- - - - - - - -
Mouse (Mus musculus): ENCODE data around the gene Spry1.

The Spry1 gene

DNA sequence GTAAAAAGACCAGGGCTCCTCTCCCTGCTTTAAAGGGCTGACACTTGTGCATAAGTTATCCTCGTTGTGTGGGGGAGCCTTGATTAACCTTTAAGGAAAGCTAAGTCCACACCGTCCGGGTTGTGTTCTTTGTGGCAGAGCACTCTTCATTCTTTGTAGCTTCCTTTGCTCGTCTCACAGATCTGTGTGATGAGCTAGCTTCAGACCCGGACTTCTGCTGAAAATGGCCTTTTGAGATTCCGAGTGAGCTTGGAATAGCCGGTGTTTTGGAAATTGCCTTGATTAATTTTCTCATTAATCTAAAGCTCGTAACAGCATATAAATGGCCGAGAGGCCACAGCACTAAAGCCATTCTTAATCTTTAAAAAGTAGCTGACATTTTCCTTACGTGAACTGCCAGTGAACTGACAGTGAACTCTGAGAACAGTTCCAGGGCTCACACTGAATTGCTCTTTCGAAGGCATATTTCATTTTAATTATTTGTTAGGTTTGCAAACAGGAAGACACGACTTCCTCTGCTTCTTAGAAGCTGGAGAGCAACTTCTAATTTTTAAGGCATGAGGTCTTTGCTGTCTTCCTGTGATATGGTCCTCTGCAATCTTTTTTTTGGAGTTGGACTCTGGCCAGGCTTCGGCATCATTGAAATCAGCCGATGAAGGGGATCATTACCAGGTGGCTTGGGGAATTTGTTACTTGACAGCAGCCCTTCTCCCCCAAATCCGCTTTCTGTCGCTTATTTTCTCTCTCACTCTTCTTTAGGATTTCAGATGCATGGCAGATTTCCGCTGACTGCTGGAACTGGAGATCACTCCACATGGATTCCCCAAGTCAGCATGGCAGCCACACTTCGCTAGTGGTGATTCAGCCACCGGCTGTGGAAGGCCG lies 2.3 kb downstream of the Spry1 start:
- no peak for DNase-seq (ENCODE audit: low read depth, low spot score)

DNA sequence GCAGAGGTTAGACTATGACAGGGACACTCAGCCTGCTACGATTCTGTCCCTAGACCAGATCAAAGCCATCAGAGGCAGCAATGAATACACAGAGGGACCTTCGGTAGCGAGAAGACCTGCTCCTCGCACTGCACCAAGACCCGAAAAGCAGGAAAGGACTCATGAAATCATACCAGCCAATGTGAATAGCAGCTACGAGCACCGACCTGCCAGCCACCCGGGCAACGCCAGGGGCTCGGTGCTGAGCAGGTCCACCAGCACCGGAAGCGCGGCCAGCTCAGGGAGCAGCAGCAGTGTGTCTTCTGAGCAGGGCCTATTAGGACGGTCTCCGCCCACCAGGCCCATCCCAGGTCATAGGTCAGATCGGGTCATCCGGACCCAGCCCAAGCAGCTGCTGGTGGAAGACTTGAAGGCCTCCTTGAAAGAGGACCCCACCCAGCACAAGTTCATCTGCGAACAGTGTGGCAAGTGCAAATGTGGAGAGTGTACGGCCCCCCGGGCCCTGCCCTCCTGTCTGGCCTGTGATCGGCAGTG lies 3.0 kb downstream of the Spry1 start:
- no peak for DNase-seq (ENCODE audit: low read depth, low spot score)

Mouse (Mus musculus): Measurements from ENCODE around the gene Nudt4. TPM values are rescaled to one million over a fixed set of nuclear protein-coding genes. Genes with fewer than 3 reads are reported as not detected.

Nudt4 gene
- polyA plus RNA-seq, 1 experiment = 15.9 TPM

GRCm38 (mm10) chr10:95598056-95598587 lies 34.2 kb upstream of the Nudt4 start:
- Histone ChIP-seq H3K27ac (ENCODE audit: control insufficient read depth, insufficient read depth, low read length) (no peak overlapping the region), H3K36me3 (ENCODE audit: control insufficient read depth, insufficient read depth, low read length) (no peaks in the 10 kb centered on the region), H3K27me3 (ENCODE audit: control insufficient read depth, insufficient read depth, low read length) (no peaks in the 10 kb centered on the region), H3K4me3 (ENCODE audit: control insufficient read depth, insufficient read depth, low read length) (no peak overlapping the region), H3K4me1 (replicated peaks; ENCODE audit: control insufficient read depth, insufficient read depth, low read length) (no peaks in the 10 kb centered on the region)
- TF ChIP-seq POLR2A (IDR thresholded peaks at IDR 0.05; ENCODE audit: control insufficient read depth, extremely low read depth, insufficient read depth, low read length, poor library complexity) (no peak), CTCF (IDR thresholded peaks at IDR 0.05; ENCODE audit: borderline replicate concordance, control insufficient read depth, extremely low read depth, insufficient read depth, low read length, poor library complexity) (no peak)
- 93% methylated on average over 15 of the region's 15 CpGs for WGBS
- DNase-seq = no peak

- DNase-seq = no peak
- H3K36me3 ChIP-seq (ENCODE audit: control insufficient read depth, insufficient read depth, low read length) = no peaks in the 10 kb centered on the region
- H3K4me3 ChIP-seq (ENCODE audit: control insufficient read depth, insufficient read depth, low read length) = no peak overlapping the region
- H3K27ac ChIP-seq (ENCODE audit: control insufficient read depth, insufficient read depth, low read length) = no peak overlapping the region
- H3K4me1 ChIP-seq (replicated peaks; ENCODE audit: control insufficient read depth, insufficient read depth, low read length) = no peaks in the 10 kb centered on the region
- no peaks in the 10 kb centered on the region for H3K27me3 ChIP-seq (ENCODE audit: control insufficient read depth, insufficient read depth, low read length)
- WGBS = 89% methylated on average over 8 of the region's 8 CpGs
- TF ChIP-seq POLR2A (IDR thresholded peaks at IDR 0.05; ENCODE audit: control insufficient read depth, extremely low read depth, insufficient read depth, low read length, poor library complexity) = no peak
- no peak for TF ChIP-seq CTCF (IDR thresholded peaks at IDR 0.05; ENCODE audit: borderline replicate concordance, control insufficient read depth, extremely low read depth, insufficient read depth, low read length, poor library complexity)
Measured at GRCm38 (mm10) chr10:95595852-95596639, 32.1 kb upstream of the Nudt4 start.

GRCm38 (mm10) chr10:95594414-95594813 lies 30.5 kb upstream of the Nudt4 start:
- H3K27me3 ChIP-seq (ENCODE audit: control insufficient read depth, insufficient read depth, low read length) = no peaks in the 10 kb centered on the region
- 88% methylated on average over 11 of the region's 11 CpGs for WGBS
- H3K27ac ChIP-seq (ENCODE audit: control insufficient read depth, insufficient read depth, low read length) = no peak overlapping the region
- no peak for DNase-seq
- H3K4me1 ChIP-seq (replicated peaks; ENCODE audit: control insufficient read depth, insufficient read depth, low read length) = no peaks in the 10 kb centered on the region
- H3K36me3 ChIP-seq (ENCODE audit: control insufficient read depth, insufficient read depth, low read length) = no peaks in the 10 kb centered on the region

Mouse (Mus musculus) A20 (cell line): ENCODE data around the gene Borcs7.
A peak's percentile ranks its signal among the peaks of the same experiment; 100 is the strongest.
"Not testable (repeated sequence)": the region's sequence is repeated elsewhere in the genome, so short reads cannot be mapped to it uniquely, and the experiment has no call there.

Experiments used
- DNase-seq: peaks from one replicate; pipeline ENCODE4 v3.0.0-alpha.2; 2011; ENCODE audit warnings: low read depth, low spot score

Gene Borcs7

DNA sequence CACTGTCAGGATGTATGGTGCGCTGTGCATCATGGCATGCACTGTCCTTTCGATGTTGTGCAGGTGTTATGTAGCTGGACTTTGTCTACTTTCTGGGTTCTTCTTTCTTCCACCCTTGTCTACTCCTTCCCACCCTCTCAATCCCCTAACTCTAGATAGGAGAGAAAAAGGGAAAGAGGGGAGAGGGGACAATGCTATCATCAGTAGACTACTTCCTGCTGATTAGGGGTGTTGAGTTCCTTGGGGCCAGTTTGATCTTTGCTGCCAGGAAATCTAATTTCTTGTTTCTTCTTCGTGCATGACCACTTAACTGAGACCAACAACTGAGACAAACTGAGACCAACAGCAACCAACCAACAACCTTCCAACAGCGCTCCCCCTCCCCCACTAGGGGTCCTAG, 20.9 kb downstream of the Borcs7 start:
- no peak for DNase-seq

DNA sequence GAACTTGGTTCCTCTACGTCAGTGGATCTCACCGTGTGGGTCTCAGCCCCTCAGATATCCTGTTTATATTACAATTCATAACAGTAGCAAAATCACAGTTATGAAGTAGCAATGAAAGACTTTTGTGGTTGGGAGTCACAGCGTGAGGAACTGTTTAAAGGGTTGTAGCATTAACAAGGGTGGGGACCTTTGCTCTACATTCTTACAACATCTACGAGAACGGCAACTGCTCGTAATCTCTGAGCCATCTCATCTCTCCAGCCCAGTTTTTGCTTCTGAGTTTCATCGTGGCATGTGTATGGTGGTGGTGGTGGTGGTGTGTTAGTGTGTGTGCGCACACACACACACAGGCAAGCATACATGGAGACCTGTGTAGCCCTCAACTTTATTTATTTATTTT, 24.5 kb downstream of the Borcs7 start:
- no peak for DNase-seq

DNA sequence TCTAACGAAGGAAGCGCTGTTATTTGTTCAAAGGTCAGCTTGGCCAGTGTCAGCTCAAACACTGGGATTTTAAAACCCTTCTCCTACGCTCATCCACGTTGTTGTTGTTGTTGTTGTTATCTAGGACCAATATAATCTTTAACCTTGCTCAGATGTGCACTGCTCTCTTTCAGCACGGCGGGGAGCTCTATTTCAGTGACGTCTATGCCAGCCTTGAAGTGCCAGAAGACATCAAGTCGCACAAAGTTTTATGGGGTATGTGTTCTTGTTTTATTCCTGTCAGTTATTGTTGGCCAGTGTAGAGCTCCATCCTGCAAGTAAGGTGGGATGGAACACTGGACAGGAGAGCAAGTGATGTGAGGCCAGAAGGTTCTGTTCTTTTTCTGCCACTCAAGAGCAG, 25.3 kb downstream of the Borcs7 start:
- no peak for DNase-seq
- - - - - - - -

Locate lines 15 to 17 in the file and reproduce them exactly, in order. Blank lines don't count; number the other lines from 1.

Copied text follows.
- DNase-seq = no peak
- H3K36me3 ChIP-seq (ENCODE audit: control insufficient read depth, insufficient read depth, low read length) = no peaks in the 10 kb centered on the region
- H3K4me3 ChIP-seq (ENCODE audit: control insufficient read depth, insufficient read depth, low read length) = no peak overlapping the region